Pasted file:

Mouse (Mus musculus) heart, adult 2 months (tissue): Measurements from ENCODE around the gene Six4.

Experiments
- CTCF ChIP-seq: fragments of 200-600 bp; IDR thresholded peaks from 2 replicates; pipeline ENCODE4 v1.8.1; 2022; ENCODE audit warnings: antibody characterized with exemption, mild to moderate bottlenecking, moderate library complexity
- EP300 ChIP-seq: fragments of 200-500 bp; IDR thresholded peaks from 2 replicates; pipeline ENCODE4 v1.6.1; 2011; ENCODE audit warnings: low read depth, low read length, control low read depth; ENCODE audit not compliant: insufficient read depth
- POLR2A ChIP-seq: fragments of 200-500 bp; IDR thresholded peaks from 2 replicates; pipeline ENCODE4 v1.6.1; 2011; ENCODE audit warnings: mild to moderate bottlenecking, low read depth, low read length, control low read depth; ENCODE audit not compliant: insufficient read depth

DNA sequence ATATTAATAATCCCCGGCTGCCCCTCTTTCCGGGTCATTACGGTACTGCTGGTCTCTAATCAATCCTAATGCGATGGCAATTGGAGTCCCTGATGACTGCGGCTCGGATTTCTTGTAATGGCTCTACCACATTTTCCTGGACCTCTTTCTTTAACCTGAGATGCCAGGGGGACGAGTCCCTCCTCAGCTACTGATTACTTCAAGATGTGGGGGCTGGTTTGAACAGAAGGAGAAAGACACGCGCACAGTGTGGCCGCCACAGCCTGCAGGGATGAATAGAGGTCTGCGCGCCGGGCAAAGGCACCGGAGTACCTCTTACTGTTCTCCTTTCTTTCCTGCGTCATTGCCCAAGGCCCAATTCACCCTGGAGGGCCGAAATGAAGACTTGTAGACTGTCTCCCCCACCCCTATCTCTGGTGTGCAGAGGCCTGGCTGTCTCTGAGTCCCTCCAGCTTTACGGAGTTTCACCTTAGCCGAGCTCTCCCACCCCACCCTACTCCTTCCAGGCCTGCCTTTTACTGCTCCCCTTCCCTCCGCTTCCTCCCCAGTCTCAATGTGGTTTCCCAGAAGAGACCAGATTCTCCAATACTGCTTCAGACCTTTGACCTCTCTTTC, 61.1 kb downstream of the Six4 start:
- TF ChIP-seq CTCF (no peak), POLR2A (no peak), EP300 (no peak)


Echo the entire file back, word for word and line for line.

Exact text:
Mouse (Mus musculus) heart, adult 2 months (tissue): Measurements from ENCODE around the gene Six4.

Experiments
- CTCF ChIP-seq: fragments of 200-600 bp; IDR thresholded peaks from 2 replicates; pipeline ENCODE4 v1.8.1; 2022; ENCODE audit warnings: antibody characterized with exemption, mild to moderate bottlenecking, moderate library complexity
- EP300 ChIP-seq: fragments of 200-500 bp; IDR thresholded peaks from 2 replicates; pipeline ENCODE4 v1.6.1; 2011; ENCODE audit warnings: low read depth, low read length, control low read depth; ENCODE audit not compliant: insufficient read depth
- POLR2A ChIP-seq: fragments of 200-500 bp; IDR thresholded peaks from 2 replicates; pipeline ENCODE4 v1.6.1; 2011; ENCODE audit warnings: mild to moderate bottlenecking, low read depth, low read length, control low read depth; ENCODE audit not compliant: insufficient read depth

DNA sequence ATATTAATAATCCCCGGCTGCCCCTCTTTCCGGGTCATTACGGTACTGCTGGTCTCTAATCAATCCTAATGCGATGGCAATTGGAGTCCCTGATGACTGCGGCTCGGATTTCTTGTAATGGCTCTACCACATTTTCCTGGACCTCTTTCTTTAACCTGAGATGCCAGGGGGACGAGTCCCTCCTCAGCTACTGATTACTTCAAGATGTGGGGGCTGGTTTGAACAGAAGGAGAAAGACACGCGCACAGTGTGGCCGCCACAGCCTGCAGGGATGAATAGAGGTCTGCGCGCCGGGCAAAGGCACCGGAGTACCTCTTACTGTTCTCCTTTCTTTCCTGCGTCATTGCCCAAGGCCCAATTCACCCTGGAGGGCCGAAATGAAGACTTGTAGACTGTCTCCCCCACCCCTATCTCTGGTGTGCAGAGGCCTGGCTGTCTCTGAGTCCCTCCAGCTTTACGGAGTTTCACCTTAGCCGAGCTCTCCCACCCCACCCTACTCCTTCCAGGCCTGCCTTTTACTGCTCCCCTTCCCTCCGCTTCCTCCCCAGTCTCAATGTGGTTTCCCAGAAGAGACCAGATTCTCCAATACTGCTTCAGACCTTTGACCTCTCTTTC, 61.1 kb downstream of the Six4 start:
- TF ChIP-seq CTCF (no peak), POLR2A (no peak), EP300 (no peak)